Perceived Stigma of HIV/AIDS Still Problem for Native American Women
March 20th is National Native HIV/AIDS Awareness Day. The number of Asian and Pacific Islanders, and American Indian and Alaska Natives living with AIDS continues to rise, with an approximately 10 percent increase each year over the past five years.
Balintfy: March 20th is National Native HIV/AIDS Awareness Day. The number of Asian and Pacific Islanders, and American Indian and Alaska Natives living with AIDS continues to rise, with an approximately 10 percent increase each year over the past five years. Women of color account for 80 percent of all women estimated to be living with AIDS. One factor:
Cargill: Stigma is alive and well.
Balintfy: Dr. Victoria Cargill is the Director of Minority Research and Clinical Studies in the Office of AIDS Research at the National Institutes of Health.
Cargill: We have women who are afraid understandably because of intimate partner violence to discuss their HIV status with a partner and therefore may choose to either go without partners or may lie and unfortunately place their partners at risk. So stigma is not gone. Stigma has just changed how it appears.
Balintfy: Violence among intimate partners has been reported as very high for the Native American female population. Many studies have shown a correlation between intimate partner violence and sexual risk behaviors for HIV/ AIDS.
Cargill: First of all, HIV in women almost from the beginning of the epidemic has been a problem for women. It has been under-recognized early in the epidemic. However, between 1990 and 1994, we saw a quick uptick in the number of cases in women and now, where we are currently, women are a significant proportion of the cases reported in women. So all of this continues to let us know that HIV infection is alive and well in women for a number of reasons from the basic science of how HIV is transmitted to the multiple social and economic and power dynamics in relationships that women often experience.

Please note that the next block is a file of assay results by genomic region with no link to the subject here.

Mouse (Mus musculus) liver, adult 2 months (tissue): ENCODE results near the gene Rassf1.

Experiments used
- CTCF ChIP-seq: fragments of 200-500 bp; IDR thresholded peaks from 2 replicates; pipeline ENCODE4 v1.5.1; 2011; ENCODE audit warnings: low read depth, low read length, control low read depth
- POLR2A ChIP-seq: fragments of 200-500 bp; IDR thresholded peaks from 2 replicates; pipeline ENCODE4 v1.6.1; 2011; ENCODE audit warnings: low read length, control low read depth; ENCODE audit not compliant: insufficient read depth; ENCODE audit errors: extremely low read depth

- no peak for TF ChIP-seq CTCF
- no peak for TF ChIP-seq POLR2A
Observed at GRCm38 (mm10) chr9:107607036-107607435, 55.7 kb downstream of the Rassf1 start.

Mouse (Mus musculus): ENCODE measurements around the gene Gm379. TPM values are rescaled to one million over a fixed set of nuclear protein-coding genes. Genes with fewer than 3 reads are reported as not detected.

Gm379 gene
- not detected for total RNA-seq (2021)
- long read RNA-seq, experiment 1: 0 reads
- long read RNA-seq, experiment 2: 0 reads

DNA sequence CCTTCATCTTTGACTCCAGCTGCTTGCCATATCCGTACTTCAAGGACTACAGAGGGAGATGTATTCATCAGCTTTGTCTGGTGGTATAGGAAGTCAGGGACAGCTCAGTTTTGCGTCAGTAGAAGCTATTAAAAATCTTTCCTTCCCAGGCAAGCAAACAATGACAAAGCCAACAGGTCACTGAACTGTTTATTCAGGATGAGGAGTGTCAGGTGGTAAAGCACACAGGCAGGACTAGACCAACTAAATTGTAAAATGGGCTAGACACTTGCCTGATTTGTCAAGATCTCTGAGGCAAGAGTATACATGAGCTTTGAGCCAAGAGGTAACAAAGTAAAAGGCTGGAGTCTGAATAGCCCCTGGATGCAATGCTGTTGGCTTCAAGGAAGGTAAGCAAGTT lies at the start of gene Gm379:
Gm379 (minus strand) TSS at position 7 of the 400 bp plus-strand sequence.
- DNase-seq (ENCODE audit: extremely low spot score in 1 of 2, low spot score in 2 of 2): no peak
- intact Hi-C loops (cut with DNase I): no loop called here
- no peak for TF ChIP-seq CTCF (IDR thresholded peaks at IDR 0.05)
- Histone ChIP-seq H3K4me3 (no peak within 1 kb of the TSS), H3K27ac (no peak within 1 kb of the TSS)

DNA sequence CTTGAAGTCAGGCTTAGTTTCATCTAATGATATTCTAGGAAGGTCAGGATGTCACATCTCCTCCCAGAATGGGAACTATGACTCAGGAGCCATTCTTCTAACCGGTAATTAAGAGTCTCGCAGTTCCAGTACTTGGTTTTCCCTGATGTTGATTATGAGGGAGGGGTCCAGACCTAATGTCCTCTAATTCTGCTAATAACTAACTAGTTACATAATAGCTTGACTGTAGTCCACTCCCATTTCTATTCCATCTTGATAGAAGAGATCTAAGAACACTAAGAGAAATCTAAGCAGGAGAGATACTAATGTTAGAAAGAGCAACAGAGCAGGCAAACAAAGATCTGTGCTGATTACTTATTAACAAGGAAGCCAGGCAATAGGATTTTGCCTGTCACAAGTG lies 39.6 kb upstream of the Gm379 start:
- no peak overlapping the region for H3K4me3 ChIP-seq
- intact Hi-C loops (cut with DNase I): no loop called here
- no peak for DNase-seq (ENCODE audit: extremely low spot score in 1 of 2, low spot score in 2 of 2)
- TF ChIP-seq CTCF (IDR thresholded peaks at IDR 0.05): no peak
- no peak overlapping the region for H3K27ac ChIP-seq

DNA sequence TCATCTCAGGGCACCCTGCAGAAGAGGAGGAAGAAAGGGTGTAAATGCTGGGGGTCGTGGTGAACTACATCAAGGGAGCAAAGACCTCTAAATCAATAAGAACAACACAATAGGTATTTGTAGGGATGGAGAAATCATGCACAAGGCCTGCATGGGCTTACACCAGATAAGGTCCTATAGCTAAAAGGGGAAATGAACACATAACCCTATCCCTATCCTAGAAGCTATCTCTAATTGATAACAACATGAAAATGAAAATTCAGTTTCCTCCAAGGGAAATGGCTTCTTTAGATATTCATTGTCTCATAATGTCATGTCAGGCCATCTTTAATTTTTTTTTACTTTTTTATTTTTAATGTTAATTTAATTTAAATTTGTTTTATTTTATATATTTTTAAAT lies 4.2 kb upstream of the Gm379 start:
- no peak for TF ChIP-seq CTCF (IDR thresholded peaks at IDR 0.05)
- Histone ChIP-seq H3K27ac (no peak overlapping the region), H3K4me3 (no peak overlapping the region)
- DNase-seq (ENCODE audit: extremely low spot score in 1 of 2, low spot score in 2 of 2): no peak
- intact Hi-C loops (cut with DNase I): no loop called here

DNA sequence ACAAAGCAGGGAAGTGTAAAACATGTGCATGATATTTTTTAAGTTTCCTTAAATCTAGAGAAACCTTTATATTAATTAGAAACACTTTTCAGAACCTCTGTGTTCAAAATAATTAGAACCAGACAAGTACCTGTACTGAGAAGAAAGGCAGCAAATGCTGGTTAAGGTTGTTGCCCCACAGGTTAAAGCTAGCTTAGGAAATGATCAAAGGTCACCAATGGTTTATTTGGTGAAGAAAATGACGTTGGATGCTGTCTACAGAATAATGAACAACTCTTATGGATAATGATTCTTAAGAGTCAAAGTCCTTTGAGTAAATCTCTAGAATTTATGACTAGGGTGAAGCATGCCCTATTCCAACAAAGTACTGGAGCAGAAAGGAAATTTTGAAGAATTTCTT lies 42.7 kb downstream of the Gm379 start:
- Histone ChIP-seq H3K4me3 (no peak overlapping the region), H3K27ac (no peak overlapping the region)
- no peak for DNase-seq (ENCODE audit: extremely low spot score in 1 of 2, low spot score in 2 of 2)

Balintfy: But Dr. Cargill also points out, when it comes to having children, progress has been made.
Cargill: First, I would like to say that women who are HIV positive have the right to consider and decide whether or not they wish to have children. They do not have the right to engage in a behavior to have children that would place someone else at risk. But every woman has the right to make that decision. There are multiple options available to women, but I think, first and foremost, we have to start at the beginning. Any woman who finds herself in the situation of being HIV positive must seek care because it is much easier to get a woman into the best immune shape and overall general health shape possible before she conceives rather than trying to catch up afterwards because there's no point in having a baby who doesn't have a mom. That being said, we have been able to successfully reduce the transmission of HIV infection from mother to child to being almost unheard of in this country, that is not true all over the globe.
Balintfy: For more information on HIV/AIDS and women's issues, visit the Office of Research on Women's Health web site at orwh.od.nih.gov. This is Joe Balintfy, National Institutes of Health, Bethesda, Maryland.